FIG. 3 is a circuit diagram showing one way in which the block diagram of FIG. 1 can be carried into practice. In FIG. 3, parts corresponding to parts in FIG. 1 are correspondingly referenced.
As shown, the error amplifier 22 and the comparator and underspeed circuit 34 are preceded by respective buffer amplifiers 60 and 62.
The circuit 34 comprises a speed comparator 66 which produces an output signal whose magnitude and polarity depending on the difference between the signals on the lines 12 and 14. This signal is fed to the base of a transistor 68 via a zener diode 70 which switches on only when the magnitude and polarity of the output from amplifier 66 is such as to indicate that the actual vehicle speed exceeds Vr by at least a predetermined amount. Under these conditions, zener diode 70 allows transistor 68 to be rendered conductive, thus switching off a transistor 72 to produce the required signal on line 36.
The enable and hold circuit 44 is formed by a transistor 74 whose base is connected to receive the signal on the line 20 (indicating the actuator is in the minimum power setting) and also the signal from the feedback loop 46; each of these signals is such as to switch transistor 74 off. This causes a capacitor 76 to be charged (to provide a time delay to prevent spurious operation), and when capacitor 76 is charged, a transistor 78 is turned on which in turn turns off a transistor 80. In this way, a transistor 82, which performs the function of the AND gate 38 and amplifier 42 in FIG. 1, is able to be turned on by the signals from the comparator 28 and the circuit 34.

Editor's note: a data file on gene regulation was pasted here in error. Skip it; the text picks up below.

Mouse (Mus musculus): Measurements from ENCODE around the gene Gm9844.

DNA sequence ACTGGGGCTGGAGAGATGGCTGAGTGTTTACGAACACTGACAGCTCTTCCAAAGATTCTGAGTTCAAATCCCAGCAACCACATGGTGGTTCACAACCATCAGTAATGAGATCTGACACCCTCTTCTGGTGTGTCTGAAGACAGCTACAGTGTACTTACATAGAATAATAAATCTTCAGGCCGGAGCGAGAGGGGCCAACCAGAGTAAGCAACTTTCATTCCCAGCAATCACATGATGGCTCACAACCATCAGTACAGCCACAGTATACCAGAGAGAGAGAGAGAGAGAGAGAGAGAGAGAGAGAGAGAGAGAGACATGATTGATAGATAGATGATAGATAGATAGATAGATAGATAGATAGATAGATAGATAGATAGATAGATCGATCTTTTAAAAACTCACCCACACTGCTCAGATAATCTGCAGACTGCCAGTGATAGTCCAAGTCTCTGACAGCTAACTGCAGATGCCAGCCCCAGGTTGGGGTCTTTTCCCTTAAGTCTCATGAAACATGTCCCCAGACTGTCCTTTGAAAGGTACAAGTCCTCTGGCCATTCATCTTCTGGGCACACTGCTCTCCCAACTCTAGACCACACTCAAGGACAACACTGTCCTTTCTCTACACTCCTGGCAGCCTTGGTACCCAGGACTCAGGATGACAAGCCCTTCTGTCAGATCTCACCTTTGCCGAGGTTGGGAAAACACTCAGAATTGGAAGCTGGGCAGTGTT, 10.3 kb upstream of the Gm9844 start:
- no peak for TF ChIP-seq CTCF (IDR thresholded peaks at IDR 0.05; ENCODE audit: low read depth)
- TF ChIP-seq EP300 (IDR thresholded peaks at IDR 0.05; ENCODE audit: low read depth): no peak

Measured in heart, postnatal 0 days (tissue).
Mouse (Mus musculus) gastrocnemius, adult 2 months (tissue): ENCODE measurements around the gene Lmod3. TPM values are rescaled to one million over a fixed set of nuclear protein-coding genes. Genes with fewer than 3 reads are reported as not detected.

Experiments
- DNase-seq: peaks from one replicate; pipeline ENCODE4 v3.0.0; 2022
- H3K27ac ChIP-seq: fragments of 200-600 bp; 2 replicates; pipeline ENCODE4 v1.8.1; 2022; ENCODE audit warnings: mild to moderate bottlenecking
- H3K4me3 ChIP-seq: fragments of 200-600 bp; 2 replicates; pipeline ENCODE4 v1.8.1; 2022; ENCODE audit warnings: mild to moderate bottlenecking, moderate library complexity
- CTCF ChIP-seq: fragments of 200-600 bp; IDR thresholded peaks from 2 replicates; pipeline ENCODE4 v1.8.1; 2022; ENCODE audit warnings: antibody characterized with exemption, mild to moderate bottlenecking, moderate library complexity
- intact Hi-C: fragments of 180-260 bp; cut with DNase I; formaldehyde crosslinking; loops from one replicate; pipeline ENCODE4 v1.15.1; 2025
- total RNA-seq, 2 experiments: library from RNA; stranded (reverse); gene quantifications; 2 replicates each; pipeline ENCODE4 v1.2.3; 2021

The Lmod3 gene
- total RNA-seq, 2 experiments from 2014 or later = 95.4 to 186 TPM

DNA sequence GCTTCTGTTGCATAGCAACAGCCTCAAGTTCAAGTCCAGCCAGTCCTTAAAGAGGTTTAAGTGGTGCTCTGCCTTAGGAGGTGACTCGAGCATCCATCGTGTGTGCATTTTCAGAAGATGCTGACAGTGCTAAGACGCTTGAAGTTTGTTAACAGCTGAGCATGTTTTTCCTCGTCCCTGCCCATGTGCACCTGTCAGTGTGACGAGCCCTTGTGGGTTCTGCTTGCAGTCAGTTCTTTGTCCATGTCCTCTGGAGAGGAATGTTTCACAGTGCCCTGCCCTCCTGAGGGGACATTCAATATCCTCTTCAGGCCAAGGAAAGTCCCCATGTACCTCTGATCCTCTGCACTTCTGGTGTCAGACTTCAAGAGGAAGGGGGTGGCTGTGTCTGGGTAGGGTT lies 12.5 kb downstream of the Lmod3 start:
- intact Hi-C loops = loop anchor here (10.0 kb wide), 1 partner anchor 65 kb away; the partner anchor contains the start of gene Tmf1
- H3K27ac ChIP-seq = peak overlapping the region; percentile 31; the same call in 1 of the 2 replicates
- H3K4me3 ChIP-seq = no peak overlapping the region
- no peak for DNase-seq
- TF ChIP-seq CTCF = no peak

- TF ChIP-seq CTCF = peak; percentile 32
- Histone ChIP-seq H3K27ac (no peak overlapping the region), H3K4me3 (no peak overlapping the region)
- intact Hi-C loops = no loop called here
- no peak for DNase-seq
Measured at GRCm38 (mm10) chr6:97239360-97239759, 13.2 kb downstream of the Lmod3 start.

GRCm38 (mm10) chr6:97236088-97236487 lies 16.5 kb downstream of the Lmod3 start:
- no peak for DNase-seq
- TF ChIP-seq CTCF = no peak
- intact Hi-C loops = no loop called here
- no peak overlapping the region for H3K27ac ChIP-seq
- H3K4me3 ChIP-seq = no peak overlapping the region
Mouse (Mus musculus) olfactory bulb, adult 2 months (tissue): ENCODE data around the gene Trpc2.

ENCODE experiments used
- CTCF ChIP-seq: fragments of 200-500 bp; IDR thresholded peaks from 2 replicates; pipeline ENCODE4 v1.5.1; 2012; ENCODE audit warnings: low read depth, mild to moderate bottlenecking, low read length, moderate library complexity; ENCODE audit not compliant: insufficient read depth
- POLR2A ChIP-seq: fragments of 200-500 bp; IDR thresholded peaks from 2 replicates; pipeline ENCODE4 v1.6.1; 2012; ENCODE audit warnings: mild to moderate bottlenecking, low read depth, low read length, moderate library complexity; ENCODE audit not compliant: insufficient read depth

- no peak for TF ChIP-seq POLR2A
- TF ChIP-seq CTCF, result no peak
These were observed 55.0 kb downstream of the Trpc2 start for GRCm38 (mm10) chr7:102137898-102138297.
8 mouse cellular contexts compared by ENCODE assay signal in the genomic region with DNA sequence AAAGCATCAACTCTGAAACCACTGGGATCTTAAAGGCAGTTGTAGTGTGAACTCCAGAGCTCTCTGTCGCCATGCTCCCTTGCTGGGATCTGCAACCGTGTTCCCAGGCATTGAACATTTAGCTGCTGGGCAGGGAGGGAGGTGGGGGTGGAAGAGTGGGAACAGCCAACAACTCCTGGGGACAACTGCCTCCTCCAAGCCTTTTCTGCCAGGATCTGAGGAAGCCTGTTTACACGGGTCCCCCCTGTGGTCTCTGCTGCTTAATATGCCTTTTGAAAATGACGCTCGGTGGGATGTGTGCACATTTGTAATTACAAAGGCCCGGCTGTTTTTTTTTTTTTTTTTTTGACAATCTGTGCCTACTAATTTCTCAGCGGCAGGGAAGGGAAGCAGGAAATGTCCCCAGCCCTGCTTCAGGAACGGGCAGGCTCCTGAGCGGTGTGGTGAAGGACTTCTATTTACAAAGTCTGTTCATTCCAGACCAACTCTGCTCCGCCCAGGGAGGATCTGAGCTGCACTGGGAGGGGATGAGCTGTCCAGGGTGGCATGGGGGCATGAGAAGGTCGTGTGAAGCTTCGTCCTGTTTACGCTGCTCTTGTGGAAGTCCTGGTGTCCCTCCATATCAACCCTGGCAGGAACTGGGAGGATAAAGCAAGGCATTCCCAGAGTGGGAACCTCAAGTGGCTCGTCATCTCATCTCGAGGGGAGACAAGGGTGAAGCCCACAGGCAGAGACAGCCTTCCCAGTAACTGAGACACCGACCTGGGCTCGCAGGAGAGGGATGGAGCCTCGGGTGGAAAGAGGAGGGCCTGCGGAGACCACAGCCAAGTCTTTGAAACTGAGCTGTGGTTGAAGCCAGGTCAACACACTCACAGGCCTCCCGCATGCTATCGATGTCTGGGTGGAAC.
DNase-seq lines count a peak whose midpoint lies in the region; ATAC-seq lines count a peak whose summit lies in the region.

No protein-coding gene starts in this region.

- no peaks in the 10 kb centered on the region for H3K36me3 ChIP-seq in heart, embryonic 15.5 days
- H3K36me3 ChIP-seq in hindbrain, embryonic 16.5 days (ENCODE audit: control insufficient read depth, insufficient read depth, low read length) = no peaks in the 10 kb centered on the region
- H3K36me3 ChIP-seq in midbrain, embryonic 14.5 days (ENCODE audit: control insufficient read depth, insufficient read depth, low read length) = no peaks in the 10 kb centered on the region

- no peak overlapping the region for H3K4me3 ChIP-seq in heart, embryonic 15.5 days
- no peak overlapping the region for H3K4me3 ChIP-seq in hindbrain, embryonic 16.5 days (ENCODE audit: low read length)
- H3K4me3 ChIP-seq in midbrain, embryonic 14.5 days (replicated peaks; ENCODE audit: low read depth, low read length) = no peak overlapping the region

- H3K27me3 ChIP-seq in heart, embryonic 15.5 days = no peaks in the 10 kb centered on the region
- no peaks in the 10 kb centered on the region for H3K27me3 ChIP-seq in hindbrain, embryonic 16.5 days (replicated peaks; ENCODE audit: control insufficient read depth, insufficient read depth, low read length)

The inhibit forward drive circuit 50 comprises a transistor 86 which is connected to be turned on (to energise line 52) when transistor 74 is turned off.
It will be appreciated that the circuits described with reference to FIGS. 1 and 3 are merely exemplary, and other circuits for performing the functions described can be used instead. Merely by way of example, the error amplifier 22, the differentiator 24, and the comparator 28 could be replaced by an arrangement for sampling the signal on line 12 at regular intervals. Provided that the comparator and underspeed lockout circuit 34 were indicating that the actual vehicle speed was in excess of Vr, then the successive signal samples would be fed to a comparator which would compare the value of each such sample with that of the preceding sample, in this way detecting whether deceleration was occurring. As before, normal control of the actuator 16 by the speed regular 10 would be resumed when the comparison of successive samples indicated that deceleration had stopped.
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|U.S. Classification||123/352, 180/179, 701/94|